Security problems persist with instant messaging

Security problems relating to the unfettered use of consumer chat software on corporate networks are fueling the adoption of tougher security measures and more commercial-grade products, users and analysts said.

Ongoing concerns about instant messaging (IM) security were heightened last week by the disclosure of six vulnerabilities in America Online Inc.'s Mirabilis ICQ IM client software.

Two of them are particularly dangerous and could result in hackers gaining full administrative control of a victim's computer, according to Ejovi Nuwere, a security engineer at Core Security Technologies Inc., the Boston software company that discovered the flaws.

A spokesman for AOL's ICQ subsidiary acknowledged the flaws in the latest version of ICQ's freely downloadable chat software. But he claimed that only one of the flaws, involving a feature that lets users open Internet e-mails, is dangerous. A fix is in the works, he said.

Security analysts for some time have been warning that unchecked use of such software could cause dangerous holes in enterprise firewalls, leading to sensitive corporate data being exposed on public networks and files being transferred in an unprotected fashion.

Such concerns are pushing an increasing number of companies to look for new ways to secure IM communications, said Michael Osterman, president of Osterman Research Inc. in Black Diamond, Wash. The firm's twice-yearly surveys have shown adoption of commercial IM products to be growing faster than consumer IM products on corporate networks, Osterman said.

At the same time, public IM products still dominate corporate networks. AOL Instant Messenger, for instance, is used in 64 percent of the companies surveyed, Osterman said.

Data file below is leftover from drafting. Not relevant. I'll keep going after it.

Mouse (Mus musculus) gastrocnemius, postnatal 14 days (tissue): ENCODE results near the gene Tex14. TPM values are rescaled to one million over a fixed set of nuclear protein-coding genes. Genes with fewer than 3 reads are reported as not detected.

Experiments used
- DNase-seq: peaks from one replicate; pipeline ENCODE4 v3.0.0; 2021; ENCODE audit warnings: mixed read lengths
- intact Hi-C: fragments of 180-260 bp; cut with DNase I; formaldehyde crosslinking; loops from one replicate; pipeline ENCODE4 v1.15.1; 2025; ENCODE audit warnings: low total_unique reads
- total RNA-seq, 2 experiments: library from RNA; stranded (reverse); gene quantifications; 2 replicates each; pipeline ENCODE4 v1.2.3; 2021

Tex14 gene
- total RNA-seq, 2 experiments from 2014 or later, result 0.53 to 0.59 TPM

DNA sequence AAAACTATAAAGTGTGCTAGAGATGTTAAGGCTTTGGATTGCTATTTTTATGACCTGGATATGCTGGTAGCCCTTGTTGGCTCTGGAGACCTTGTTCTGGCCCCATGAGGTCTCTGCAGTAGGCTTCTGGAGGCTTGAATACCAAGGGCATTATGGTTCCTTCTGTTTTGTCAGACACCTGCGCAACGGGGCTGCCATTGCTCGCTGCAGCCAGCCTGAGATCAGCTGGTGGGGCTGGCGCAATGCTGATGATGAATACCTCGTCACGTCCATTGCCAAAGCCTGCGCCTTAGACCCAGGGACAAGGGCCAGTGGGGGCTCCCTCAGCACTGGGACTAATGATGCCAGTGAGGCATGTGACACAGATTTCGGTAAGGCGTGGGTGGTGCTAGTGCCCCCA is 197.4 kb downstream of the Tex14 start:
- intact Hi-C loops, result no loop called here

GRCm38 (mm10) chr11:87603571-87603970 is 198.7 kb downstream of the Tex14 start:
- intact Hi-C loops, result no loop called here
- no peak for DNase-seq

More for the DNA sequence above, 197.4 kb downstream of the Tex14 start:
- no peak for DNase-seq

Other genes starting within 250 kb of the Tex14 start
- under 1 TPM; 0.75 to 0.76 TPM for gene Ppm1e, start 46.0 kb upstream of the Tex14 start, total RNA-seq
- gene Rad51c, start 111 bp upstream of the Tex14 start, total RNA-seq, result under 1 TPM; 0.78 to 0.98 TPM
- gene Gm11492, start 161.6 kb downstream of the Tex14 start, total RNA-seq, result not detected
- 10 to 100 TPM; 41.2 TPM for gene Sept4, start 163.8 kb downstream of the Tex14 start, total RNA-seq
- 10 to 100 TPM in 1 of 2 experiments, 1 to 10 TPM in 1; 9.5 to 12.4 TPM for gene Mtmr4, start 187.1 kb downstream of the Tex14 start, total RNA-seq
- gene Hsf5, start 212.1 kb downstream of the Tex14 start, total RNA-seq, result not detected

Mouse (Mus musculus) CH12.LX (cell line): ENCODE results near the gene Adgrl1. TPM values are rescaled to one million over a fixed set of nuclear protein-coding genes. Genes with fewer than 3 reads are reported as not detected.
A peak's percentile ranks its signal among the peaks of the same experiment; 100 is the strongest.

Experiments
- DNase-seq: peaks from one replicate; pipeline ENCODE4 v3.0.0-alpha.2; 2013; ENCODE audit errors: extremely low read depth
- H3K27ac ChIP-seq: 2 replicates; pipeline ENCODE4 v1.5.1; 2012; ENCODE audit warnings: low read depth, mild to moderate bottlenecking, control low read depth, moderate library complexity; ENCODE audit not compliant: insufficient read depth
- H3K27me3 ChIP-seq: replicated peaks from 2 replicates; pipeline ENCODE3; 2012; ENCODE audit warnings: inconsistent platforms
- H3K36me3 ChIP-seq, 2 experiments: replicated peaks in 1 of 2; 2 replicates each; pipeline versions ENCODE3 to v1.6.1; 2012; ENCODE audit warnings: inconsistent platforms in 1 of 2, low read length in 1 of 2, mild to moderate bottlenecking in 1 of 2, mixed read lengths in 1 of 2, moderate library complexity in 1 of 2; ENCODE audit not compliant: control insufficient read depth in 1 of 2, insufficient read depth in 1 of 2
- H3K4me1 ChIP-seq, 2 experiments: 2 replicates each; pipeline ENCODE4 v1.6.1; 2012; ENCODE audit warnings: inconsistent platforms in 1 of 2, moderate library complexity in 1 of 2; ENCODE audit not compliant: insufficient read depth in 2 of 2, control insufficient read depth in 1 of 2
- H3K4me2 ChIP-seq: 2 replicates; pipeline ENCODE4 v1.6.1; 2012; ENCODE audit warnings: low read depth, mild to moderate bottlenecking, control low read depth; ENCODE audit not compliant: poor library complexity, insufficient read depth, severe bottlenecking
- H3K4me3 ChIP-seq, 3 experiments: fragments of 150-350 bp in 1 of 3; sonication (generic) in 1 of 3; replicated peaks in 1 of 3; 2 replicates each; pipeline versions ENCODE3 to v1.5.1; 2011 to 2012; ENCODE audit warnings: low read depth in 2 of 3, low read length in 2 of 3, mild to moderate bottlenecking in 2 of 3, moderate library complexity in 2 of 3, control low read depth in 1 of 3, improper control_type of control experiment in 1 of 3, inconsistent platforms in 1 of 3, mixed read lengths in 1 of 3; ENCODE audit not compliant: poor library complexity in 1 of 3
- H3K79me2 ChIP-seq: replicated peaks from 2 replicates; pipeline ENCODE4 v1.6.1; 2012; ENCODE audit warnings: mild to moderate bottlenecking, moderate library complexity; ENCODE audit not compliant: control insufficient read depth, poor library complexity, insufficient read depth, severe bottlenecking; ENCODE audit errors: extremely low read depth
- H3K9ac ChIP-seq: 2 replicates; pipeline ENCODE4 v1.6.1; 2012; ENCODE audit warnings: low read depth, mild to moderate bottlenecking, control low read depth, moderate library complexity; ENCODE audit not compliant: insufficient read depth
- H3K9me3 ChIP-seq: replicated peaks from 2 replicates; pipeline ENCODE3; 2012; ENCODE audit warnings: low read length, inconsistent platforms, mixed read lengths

"The good news is that it is easy to detect the use of (consumer) services and to either shut them down or to give users an alternative that is a sanctioned enterprise product," said Dana Gardner, an analyst at The Yankee Group in Boston.

Arlington County, Va., is rolling out Microsoft's Real-Time Communications server software, which will tie into the county's Exchange 2003 and Active Directory environments. It will form the basis of a collaborative infrastructure where users will be able to carry on secure IM and whiteboard sessions, as well as share applications and files in real time, said Vivek Kundra, the county's director of IT.

The use of consumer IM software is very much a security concern, said Scott Loach, senior information security engineer at Raymond James Financial Inc., a financial services firm in St. Petersburg, Fla.

"We have seen some vulnerabilities (in consumer IM software) that have been exploited," Loach said. The need to comply with regulatory requirements has led to a much closer scrutiny of IM use on corporate networks, he said.

The company plans to ban the use of consumer IM software on its networks, Loach said. New application-level security software from Check Point Software Technologies Ltd. in Redwood City, Calif., will allow Raymond James Financial to shut down consumer chat clients by simply checking a box in the software's administrative interface.

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